Risk Rating 2.0: The Average Cost of Flood Insurance vs. Actual Cost
Under Risk Rating 2.0, have your clients seen favorable changes to their premiums? FEMA estimated that, on average, 23% of existing National Flood Insurance Program (NFIP) policyholders would see an immediate decrease of $86 per month on their premiums. On average, 66% would see an increase of no more than $10 per month. But these are national averages, and your clients’ individual experiences are bound to differ. How are actual costs changing, and what can be done to help keep rising costs under control?
How does Risk Rating 2.0 work?
Risk Rating 2.0 utilizes multiple data sources to determine the cost for coverage. Previously, the NFIP’s legacy rating system relied primarily on a property’s elevation relative to the Base Flood Elevation (BFE) to determine flood premiums. Rating factors now include:
Properties that experience more floods of varying types, that are near water and at a lower elevation, and that are more expensive to rebuild, are more likely to see their flood insurance rates climb. Some states, Florida and Louisiana for example, hit many of these geographic checkboxes, and some residents of these communities are feeling the greatest sting.
Risk Rating 2.0 rate changes in Florida and Louisiana
Forbes Advisor reviewed FEMA’s ZIP code-level data to get a more specific understanding of how flood insurance rates are estimated to change. In Florida, 82% of residents with flood insurance are expected to see an increase of less than $20 per month. However, some policyholders in three key Florida ZIP codes are looking at an average increase of $80 per month, or $960 annually:
Anna Maria (34216) – 9.8% of policyholders
Captiva (33924) – 5.7% of policyholders
Boca Grande (33921) – 4.6% of policyholders
Only one other ZIP code in the nation is estimated to see more policies rise that high. In Lawrence County, Ohio (45645), 12.5% of policyholders are facing an average $80 per month increase.
Louisiana, another coastal state with a long history of hurricanes and flooding, is also seeing flood insurance rates jump for some individuals. For instance, one resident of St. Charles Parish currently pays $567 annually for flood insurance on his 2,400 square foot house. His insurance agent quoted him an annual cost of $8,100 under the new methodology. While NFIP premiums are capped at an 18% increase per year for renewing policyholders, the long-term impact on some individuals is staggering as they move toward the full rating increase.
Louisiana U.S. Congressman Garret Graves is concerned for constituents in these situations.
“We have seen rates going from $560 a year to $6,000, $7,000 in St. Charles, Lafourche and other areas,” he said at a March townhall meeting. “We’re continuing to work with FEMA, we’re trying to educate other members of Congress that are going to be impacted by this, helping them to understand how awful this is going to be on communities all across the United States.”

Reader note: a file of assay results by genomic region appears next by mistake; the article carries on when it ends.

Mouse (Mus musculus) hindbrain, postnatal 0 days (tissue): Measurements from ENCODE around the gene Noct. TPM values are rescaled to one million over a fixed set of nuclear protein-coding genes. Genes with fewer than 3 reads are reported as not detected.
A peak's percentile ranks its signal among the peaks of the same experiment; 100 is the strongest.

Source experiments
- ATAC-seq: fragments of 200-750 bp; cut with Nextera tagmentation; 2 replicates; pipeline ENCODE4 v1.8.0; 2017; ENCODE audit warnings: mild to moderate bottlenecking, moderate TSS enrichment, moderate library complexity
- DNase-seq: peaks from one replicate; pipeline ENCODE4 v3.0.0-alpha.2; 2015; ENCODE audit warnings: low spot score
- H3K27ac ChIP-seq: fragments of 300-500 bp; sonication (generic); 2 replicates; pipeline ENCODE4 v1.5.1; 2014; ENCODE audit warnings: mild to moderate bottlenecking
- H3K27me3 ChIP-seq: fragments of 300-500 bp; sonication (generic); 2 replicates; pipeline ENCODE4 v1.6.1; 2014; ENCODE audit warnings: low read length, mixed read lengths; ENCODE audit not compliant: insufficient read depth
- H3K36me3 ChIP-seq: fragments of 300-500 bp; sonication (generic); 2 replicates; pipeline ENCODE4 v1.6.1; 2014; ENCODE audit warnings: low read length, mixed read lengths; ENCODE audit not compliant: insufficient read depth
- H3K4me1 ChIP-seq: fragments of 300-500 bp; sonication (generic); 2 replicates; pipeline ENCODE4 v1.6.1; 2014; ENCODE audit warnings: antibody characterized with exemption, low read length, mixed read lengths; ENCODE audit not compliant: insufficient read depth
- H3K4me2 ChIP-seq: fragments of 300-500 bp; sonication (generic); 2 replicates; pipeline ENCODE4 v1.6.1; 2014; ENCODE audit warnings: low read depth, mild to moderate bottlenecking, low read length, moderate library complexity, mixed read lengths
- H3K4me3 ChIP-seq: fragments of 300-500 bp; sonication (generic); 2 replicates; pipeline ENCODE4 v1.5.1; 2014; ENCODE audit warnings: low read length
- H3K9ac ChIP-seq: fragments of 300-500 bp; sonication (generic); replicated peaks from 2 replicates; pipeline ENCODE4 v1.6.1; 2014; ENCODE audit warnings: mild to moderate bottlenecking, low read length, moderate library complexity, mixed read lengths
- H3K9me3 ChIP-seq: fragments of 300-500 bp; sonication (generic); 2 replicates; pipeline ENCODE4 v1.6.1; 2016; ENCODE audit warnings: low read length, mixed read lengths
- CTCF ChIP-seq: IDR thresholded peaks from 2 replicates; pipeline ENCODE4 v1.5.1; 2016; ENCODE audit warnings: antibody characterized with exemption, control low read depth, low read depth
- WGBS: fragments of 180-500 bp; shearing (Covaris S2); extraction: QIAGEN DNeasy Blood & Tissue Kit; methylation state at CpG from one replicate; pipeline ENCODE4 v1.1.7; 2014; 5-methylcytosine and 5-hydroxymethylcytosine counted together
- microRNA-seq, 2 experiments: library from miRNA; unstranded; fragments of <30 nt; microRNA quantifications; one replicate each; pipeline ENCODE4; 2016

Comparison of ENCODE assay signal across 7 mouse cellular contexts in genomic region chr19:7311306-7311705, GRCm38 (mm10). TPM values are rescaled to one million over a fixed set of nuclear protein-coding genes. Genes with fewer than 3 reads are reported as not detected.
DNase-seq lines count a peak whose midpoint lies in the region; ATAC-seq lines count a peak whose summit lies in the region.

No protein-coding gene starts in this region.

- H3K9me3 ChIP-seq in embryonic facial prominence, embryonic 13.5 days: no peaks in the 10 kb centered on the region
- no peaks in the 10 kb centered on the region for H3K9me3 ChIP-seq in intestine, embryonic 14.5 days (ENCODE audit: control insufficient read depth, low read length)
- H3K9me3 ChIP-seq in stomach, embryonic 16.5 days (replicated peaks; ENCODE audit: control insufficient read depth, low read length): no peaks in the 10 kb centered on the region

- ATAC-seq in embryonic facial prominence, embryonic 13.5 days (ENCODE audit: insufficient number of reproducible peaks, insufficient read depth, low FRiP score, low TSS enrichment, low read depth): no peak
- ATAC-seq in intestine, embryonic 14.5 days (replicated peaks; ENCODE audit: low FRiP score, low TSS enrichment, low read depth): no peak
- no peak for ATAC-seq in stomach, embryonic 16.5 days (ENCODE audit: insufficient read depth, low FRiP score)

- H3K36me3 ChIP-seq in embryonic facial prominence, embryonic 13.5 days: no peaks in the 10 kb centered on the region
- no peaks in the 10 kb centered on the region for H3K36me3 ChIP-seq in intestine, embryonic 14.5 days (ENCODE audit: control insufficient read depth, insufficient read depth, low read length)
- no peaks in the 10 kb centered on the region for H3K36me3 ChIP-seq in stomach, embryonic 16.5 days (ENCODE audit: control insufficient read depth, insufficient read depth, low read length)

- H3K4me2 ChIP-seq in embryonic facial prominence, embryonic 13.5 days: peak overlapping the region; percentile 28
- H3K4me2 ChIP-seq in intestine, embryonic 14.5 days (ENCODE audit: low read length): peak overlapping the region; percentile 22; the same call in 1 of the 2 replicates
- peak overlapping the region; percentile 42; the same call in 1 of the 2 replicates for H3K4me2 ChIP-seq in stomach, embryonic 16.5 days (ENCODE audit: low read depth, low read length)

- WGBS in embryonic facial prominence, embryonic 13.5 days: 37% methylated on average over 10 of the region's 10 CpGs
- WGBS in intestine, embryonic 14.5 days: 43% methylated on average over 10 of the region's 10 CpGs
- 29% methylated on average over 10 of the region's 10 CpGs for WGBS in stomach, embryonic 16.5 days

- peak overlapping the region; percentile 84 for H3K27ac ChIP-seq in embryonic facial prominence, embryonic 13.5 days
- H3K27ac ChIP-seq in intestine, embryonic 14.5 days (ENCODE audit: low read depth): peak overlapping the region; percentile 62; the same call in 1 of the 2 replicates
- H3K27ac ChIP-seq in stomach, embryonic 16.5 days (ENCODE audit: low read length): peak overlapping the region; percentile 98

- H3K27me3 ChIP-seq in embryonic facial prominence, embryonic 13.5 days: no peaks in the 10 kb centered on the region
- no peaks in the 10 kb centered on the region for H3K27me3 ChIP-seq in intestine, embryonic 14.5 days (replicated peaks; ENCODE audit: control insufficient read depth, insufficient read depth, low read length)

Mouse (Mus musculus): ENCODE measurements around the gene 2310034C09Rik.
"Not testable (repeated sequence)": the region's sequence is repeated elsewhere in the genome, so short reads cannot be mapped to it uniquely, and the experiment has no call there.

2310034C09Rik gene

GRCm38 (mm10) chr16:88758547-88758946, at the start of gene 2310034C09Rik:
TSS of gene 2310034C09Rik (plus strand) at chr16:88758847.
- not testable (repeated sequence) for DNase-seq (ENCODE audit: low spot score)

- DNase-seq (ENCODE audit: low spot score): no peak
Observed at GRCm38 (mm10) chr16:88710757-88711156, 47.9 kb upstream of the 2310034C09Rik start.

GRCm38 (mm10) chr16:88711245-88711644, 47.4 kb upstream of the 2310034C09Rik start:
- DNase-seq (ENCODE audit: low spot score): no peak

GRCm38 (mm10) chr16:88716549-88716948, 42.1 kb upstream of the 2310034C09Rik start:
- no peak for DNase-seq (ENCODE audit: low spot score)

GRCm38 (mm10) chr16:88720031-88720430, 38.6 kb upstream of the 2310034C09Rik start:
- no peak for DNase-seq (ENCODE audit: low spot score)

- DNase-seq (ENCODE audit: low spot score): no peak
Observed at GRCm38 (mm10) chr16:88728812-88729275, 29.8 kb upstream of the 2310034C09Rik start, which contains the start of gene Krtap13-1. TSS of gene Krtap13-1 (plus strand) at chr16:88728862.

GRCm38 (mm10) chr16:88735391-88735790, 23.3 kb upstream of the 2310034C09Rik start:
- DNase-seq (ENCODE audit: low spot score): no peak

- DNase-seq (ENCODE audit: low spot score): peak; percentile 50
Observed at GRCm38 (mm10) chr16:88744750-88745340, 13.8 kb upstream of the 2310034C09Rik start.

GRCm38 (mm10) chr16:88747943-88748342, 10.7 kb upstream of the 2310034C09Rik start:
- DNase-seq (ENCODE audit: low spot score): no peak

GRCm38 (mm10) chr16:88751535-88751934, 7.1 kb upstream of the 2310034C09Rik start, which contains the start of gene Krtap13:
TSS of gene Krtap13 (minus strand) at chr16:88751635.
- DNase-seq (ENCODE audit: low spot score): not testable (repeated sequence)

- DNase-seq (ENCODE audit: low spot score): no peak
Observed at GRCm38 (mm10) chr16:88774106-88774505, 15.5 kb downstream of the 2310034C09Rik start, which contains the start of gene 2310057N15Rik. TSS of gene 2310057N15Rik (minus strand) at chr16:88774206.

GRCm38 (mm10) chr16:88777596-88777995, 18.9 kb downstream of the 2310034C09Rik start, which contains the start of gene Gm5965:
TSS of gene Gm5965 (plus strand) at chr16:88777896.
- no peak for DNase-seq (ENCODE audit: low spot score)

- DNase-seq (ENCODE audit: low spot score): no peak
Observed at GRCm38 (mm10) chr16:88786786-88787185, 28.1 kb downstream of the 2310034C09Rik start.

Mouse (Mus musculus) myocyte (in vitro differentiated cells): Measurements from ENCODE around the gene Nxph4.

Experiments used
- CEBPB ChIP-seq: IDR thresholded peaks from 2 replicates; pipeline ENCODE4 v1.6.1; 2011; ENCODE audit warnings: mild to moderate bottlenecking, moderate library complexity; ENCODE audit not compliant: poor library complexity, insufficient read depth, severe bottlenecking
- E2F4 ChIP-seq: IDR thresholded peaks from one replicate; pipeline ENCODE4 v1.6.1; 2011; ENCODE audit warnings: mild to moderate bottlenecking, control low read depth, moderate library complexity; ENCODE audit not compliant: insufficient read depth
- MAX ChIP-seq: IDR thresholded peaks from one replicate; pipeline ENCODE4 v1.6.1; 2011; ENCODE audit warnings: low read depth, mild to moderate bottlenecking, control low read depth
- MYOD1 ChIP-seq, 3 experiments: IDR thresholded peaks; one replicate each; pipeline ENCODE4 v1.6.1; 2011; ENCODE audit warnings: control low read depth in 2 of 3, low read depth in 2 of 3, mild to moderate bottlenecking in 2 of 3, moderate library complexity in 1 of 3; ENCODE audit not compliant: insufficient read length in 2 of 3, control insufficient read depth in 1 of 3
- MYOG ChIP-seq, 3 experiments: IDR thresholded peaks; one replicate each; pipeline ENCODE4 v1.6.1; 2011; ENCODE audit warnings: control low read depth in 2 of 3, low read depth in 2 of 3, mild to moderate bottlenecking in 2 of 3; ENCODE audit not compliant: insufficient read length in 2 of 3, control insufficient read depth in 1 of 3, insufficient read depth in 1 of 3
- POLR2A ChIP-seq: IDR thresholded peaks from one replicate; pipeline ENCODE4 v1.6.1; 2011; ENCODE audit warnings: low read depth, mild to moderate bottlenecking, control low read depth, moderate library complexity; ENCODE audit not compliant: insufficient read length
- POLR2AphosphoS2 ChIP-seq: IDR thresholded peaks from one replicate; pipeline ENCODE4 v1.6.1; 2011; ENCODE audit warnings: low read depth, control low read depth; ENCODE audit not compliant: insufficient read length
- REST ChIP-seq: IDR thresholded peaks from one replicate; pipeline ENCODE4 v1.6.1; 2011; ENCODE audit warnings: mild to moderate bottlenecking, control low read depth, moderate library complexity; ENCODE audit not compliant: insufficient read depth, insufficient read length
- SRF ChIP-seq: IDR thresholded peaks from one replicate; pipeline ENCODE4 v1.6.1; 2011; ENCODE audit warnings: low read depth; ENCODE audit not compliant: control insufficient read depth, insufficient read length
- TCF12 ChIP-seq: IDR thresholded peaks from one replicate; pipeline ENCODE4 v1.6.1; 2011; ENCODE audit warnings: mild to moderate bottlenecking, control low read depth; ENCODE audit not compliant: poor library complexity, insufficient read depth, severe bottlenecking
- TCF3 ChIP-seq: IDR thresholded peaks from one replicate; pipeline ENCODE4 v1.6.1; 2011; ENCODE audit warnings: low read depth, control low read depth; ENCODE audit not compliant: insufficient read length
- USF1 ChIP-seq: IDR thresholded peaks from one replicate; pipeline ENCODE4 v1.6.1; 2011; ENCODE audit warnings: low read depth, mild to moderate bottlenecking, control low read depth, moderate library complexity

The Flood Insurance Pricing Transparency Act
Graves’s fellow legislator, Louisiana Senator Bill Cassidy, is co-sponsoring a bill with New York Senator Kirsten Gillibrand to introduce more transparency into how FEMA calculates NFIP rates under Risk Rating 2.0.
The bipartisan Flood Insurance Pricing Transparency Act was introduced in March 2022. According to a press release from Senator Cassidy’s office, the bill:
“requires Federal Emergency Management Agency (FEMA) to publish the formulas used to calculate mitigation credits for policyholders under Risk Rating 2.0. It also requires FEMA to release a toolkit that could be used to estimate the cost of insurance for new construction, without compromising proprietary information.”
This legislation, if passed, wouldn’t change flood insurance premiums. However, the hope is that it would help “[a]ctive and prospective policyholders, alongside builders, bankers, real estate professionals, and local officials . . .” to understand how individual premiums are calculated. People could then perform a cost-benefit analysis to determine whether to implement flood mitigations to try to lower the premium.
How Can You Help Your Individual Clients?
At the end of the day, each of your clients will have their own unique experience under Risk Rating 2.0. This is the intent of the program revisions, so that people pay according to their specific risk. It’s not all horror stories. New England, for example, has the largest percentage of policyholders who should see their premiums decrease by $100 per month. However, if your client is not one of these fortunate policyholders, private flood insurance may be an option. EZ Flood rates are unaffected by Risk Rating 2.0, and our product may provide the flexibility and coverage to help protect your client, at a competitive price.
This article is provided for general informational purposes only and is not intended to provide individualized advice. The article is not a replacement for any NFIP publications. All descriptions, summaries or highlights of coverage are for general informational purposes only and do not amend, alter or modify the actual terms or conditions of any insurance policy. Coverage is governed only by the terms and conditions of the relevant policy.